I obtained my PhD at the University of Manchester in 2003 under the supervision of Professor John Wearden . My thesis explored the nature and operation of temporal reference memory in the SET (scalar expectancy theory) model of human timing. During this time I also worked as an associate lecturer for the Open University teaching neuroscience.
I then spent two years as a post-doctoral researcher in the Visual Perception laboratory at the University of Liverpool working with Dr Marco Bertamini . My first year was spent researching the phenomenon of boundary extension and also the naive optics of mirror reflections. On obtaining a research grant from the ESRC I spent the second year conducting psychophysical research on people's ability to use the depth cues afforded by reflections. You can read about this research here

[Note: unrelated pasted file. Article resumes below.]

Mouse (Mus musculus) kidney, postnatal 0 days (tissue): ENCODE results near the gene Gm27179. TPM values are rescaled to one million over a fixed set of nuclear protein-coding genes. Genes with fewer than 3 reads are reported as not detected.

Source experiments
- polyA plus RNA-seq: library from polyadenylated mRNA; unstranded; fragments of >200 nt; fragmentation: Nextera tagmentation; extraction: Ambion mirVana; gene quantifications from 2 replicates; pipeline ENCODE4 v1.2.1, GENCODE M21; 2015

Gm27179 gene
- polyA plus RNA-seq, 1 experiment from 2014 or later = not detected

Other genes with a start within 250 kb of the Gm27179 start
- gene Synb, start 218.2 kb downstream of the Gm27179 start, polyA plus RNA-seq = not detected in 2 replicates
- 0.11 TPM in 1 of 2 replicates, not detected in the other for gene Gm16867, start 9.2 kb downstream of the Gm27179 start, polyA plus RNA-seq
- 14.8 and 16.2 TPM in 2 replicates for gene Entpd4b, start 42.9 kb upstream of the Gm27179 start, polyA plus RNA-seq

In May 2005 I began my employment as a Lecturer back here in the School of Psychological Sciences at the University of Manchester, although I was already teaching here on a temporary basis in 2004. I have set up a Time Perception Laboratory in the department. Time perception continues to be my main research focus but I also have research collaborations with RNCM looking at musical performance anxiety, and with the Philosophy department investigting epistemological issues of time. I have published extensively on the topic of time perception and in 2009 my work was featured on the front cover of New Scientist magazine. I also have interests in combining art with science and have participnated in serval internnational conferences of this nature. You can visit the website for my Time Perception lab here